Saturday, May 14, 2011
Genius Within: The Inner Life of Glenn Gould
White Pine Pictures
Nearly 30 years after his death, pianist Glenn Gould remains an icon. He’s one of the few classical musicians revered by peers who also has awestruck fans without expertise in that area of music. I’m one of those. I’ve collected his recordings, read two biographies, and have listened to few pieces of music—and none of classical music—more than I have of Gould’s 1981 version of Bach’s Goldberg Variations.
There are a number of videos about Gould that are limited, bathetic or complete rip-offs. Also a fine fictional film based on Gould's life, Thirty-Two Short Films About Glenn Gould by Francois Girard (it took me years to catch on to the fact that the number corresponds to the number of variations in "Goldberg": this film had to have been called The Glenn Gould Variations at some point.) And a 2006 film I haven't yet seen called Hereafter by Gould confidant Bruno Monsaingeon that adds dramatizations and encounters with Gould fanatics to archival video and audio. But this film, Genius Within by Michele Hozer and Peter Raymont is a satisfying biographical treatment with a fair amount of music. It's been on the festival circuit, but the DVD extra interviews really contribute.
I happened to rent this along with the docu DVD on 1970s popular singer-songwriter Harry Nilsson, and they have provocative similarities. So instead of recapping the Gould story, I’ll suggest some of their commonalities as artists.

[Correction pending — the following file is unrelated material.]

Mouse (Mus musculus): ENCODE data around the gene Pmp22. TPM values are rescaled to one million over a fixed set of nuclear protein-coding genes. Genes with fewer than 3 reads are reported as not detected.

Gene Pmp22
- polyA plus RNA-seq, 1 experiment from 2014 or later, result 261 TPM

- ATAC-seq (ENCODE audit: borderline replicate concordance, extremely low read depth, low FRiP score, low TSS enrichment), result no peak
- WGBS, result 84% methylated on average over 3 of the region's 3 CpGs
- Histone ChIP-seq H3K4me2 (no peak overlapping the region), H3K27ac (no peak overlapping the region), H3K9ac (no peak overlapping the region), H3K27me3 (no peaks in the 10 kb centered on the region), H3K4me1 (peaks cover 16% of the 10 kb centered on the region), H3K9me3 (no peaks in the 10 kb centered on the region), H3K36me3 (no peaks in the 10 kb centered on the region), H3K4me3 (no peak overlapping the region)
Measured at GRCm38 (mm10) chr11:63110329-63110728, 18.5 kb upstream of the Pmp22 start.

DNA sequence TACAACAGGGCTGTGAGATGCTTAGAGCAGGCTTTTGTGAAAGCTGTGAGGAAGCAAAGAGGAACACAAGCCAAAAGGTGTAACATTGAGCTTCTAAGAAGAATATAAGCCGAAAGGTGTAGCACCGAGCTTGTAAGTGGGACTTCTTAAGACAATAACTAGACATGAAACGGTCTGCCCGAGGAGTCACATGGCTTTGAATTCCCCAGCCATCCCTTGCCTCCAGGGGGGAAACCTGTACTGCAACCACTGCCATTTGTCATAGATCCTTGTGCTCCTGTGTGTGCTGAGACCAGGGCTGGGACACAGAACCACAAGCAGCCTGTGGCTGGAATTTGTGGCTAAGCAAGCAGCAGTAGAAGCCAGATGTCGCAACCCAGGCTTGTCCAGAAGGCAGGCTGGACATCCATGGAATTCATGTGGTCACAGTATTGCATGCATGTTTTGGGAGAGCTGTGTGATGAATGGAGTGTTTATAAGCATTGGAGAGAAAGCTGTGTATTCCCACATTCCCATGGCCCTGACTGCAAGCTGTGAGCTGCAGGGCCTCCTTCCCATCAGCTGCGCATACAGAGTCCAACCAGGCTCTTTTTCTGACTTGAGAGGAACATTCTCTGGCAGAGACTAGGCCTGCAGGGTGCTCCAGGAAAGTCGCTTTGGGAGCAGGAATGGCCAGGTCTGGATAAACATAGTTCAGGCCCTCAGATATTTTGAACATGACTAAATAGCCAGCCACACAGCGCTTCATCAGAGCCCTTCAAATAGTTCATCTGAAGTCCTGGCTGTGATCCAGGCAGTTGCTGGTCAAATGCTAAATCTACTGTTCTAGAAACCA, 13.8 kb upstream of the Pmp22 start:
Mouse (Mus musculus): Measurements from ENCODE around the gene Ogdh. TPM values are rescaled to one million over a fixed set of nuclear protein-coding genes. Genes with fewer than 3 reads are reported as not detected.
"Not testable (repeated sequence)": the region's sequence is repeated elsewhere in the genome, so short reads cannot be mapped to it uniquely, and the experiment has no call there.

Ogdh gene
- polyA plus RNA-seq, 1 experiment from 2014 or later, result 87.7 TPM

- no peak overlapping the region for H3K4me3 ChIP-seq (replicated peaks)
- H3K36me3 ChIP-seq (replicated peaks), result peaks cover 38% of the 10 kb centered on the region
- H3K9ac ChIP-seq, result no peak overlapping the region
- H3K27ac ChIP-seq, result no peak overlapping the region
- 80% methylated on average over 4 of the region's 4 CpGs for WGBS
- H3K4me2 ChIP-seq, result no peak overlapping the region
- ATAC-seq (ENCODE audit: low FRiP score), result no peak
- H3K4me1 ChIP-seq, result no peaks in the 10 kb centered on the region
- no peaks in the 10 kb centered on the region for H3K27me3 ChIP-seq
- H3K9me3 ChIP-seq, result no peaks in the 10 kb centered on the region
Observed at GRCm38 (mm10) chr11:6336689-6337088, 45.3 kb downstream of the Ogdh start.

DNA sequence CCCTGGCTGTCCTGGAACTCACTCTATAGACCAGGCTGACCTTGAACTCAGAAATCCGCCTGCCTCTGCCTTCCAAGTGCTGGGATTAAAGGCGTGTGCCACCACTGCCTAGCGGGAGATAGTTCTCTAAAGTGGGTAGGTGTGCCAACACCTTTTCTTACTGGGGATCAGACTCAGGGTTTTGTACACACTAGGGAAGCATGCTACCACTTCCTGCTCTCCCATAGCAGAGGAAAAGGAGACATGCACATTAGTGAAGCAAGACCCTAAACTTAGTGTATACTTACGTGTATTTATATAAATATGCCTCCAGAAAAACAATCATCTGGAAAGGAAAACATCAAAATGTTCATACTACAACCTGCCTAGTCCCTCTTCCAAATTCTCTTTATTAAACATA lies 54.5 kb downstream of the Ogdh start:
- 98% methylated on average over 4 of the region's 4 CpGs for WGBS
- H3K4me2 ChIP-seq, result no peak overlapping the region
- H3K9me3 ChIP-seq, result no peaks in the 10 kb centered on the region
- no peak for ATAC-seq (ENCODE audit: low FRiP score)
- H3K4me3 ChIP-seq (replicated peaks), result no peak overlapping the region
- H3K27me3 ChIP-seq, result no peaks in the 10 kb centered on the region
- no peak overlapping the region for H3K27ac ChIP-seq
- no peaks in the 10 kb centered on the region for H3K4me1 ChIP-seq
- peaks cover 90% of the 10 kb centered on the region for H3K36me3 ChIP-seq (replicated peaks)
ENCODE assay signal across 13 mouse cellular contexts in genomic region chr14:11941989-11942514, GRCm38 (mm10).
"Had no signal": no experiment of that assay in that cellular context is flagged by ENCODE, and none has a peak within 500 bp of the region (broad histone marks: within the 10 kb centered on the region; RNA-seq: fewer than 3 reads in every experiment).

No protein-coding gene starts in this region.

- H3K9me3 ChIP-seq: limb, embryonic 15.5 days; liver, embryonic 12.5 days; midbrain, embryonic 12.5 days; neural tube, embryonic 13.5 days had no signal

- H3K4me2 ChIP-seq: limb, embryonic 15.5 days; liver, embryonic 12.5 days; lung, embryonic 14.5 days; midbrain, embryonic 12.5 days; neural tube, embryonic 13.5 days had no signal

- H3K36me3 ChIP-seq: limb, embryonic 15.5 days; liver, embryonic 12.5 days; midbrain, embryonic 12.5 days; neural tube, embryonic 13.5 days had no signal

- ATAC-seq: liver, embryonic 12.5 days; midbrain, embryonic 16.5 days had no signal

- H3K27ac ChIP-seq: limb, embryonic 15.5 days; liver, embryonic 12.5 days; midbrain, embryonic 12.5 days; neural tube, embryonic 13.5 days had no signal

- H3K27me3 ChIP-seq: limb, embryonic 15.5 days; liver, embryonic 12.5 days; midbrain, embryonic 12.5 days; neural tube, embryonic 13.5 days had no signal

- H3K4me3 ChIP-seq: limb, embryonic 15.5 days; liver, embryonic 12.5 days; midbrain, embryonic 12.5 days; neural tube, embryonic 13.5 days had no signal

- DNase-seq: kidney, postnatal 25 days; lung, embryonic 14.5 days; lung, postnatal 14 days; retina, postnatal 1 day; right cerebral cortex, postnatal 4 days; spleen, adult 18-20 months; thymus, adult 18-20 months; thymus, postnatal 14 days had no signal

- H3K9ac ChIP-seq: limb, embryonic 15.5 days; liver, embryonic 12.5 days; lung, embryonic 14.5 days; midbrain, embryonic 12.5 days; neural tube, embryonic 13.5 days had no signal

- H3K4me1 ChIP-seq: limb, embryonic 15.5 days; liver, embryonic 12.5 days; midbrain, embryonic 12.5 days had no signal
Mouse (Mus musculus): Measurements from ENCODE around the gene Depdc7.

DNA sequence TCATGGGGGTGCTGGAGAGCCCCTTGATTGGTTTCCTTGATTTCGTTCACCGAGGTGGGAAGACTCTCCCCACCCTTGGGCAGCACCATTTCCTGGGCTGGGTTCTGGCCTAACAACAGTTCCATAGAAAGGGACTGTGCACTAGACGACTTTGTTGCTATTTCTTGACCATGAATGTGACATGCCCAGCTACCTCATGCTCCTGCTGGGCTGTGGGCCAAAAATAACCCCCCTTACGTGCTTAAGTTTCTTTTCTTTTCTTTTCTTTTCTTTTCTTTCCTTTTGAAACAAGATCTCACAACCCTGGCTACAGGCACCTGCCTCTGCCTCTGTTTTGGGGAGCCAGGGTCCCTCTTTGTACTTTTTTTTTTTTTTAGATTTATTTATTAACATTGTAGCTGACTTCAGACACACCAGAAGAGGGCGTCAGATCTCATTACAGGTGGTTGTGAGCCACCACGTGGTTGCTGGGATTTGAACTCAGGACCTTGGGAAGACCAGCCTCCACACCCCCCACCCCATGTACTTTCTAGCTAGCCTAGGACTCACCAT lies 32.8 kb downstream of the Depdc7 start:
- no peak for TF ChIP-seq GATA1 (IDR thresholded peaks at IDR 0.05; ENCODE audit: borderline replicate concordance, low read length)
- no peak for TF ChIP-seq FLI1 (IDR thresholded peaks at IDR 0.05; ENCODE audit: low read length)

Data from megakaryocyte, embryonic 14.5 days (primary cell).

Artistic success is often a matter of being ready with the right skills at the right time and place. It also tends to be circumscribed in time, between the damage or obsessions that motivate, and the time when their effects accumulate.
Nilsson had a troubled childhood, Gould perhaps a lonely one. They both were successful in their 20s with a clear path to an artistic career, and they both violated career rules, to their benefit and at a cost. (Both notoriously avoided live performance for the recording studio. Gould felt touring drained imagination, causing him to "grow old very quickly. It's a dreadful life.") Drugs (alcohol and 70s recreationals for Nilsson, prescription drugs for Gould) arguably fueled their work and arguably hastened their demise.
Both men mesmerized their friends, and demanded much of them. Both explored other creative areas but returned to culminating works—Gould especially, with his second Goldberg Variations in the last year of his life. They were both hyperactive and intuited an early death, and both died in their early 50s.
But their legends can lead to distortions. One woman on this DVD reveals a romantic relationship and implies a sexual one with the reputedly virginal Gould. Nilsson’s life also became more balanced with a happy family life in his later years.
Yet crucially they each followed internal guides, and apart from personal failings their unorthodox career decisions turned out to be artistically right. Perhaps this sentence from Thoreau, from the journal passage quoted in the previous post, applies not only to individual works but to the arc of a career: “We must walk consciously only part way to our goal,” Thoreau wrote, “and then leap in the dark to our success.”